Editor’s note: Cognizant is increasingly encroaching on IBM and Accenture’s territory by building out its consulting scale and digital and cloud expertise, writes Technology Business research Analyst Jennifer Hamel.

HAMPTON, N.H. – Cognizant’s year-to-year revenue growth again outpaced top-tier India-centric peers and global competitors but decelerated from the 20%-plus rates sustained from 1Q15 through 3Q15 to 17.9% in 4Q15, with only a half-quarter inorganic boost from the November 2014 TriZetto acquisition.

Ongoing reinvestment of profits in the consulting-led Digital Works unit and cloud-delivered platform solutions put Cognizant on the same playing field as IBM, Accenture and Deloitte for digital transformation engagements.

Bundling transformational offerings with cost-efficient legacy IT system management capabilities remains the company’s key differentiator against these global peers.

However, Cognizant reported discretionary spending pressures in its top two verticals, Banking and Financial Services and Healthcare and Life Sciences — together comprising nearly 70% of its total revenue — which will challenge the company’s ability to sustain growth momentum in 1Q16.

Cognizant builds out its cloud integration capabilities and onshore consulting scale by acquiring KBACE

According to TBR’s 2Q15 Cloud Brokerage & Integration Benchmark, “IT services vendors have the advantage of existing strength in SI and consulting services, making the venture into the cloud integration market a natural outgrowth of their current businesses.”

This is true for Cognizant, which TBR estimates has grown its cloud business above the overall company average rate by cross-selling cloud solutions to outsourcing clients. Cognizant offers cloud integration and brokerage IPs, including its Cloud Steps Transformation Framework and Cognizant Cloud Integration Brokerage (CCIB) BusinessCloud solution, and cloud consulting through its Digital Works practice.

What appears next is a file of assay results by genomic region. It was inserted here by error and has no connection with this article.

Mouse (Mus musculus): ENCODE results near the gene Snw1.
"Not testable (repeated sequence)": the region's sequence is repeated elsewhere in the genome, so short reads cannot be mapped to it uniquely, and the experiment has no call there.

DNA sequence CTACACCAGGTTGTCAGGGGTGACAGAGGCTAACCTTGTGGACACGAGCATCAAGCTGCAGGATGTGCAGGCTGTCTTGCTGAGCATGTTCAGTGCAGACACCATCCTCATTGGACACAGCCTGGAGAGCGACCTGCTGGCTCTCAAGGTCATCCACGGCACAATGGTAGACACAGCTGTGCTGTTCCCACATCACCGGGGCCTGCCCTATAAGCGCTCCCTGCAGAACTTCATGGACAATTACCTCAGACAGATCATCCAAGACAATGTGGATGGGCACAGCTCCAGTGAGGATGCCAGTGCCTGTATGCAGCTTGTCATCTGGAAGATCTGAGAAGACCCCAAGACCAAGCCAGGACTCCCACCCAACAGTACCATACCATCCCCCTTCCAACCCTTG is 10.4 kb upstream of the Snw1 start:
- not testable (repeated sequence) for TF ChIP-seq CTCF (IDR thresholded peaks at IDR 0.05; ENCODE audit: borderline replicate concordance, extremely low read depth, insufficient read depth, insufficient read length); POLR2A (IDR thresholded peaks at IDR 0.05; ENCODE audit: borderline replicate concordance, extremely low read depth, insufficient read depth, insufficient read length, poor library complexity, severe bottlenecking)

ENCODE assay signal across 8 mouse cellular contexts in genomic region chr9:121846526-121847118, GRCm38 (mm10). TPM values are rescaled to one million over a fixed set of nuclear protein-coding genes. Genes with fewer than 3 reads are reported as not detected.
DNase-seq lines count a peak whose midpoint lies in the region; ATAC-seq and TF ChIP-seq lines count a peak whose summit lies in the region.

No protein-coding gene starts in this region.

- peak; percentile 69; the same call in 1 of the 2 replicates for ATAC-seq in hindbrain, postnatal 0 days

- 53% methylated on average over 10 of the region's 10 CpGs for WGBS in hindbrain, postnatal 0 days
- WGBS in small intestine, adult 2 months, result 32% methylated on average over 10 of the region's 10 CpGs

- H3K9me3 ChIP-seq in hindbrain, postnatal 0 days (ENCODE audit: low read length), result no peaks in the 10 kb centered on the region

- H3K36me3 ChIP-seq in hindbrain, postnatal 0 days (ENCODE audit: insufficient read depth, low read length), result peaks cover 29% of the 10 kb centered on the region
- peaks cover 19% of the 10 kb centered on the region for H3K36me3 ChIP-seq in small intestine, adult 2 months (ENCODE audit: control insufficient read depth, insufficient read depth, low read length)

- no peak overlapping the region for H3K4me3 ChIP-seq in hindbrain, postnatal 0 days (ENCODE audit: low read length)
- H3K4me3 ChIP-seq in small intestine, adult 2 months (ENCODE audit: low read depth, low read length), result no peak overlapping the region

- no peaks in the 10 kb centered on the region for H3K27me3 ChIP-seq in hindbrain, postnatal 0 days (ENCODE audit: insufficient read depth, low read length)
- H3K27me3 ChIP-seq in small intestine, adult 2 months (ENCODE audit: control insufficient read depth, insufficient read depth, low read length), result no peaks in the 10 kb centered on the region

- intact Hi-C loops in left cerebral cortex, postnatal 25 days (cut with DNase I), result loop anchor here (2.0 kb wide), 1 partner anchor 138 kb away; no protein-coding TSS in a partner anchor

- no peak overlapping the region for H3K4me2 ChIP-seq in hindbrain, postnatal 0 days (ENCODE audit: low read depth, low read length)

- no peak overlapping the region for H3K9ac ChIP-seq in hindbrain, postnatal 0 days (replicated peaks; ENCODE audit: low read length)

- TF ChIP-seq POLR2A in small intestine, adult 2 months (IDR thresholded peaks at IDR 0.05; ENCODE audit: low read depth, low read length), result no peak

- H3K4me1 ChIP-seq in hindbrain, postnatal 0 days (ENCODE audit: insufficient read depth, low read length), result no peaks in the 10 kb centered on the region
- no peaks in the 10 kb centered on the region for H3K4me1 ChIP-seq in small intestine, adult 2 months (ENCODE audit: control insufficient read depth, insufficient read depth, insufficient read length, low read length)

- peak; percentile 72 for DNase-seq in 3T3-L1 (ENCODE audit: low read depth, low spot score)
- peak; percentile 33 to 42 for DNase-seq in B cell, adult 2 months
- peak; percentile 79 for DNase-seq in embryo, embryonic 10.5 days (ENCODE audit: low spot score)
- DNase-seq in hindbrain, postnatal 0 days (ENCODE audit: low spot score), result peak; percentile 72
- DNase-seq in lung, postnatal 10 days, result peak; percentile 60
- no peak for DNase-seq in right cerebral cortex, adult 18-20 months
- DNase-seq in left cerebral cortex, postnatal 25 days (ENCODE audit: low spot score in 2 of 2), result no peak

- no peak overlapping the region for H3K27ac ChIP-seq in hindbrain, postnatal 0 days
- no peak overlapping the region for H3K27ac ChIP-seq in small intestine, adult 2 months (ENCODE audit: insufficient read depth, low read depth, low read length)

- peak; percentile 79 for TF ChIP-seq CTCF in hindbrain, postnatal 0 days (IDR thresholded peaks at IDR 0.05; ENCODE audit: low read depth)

The February acquisition of New Hampshire-based KBACE Technologies Inc. enhanced Cognizant’s cloud consulting, integration and managed services capabilities around Oracle applications. Though Cognizant has been an Oracle partner for 15 years, the KBACE acquisition brings 400 U.S.-based consultants that specialize in Oracle Cloud solutions, adding onshore consulting scale in Cognizant’s core U.S. market.

The acquisition follows similar moves by Accenture (Cloud Sherpas) and IBM (Meteorix) to acquire cloud integration vendors with expertise in cloud solutions from specific vendors such as Salesforce, ServiceNow, Workday and Google. We expect Cognizant will use KBACE’s expertise to bolster its cloud integration frameworks.

Cognizant Business Consulting and Digital Works enable the company to handle digital transformations from strategy through execution

TBR’s 1H15 Management Consulting Benchmark observed that India-centric vendors “will become more troublesome in 2016,” competing head-to-head for talent and clients with strategy-led firms such as McKinsey, Big Four firms such as EY, and solutions-led peers such as Accenture and IBM. Of all the Tier 1 India-centric players, Cognizant poses the greatest threat to the management consulting establishment.

The Cognizant Business Consulting (CBC) practice more than quadrupled from 2008 to 2015, now boasting 5,500 consultants worldwide, through a combination of business school hiring and poaching senior talent from competitors. Beyond headcount expansion, Cognizant developed thought leadership and IP-based frameworks such as Digital Works Accelerator to communicate its consulting expertise.

Efforts to shed its low-cost outsourcing image and grow its brand as a strategic transformation partner are working, with Cognizant Executive Vice President Mark Livingston reporting CBC has opened 50 new accounts each year on average for the past few years. Though much smaller in scale than IBM and Accenture, Cognizant will continue to aggressively challenge its global peers for consulting-led digital transformation deals.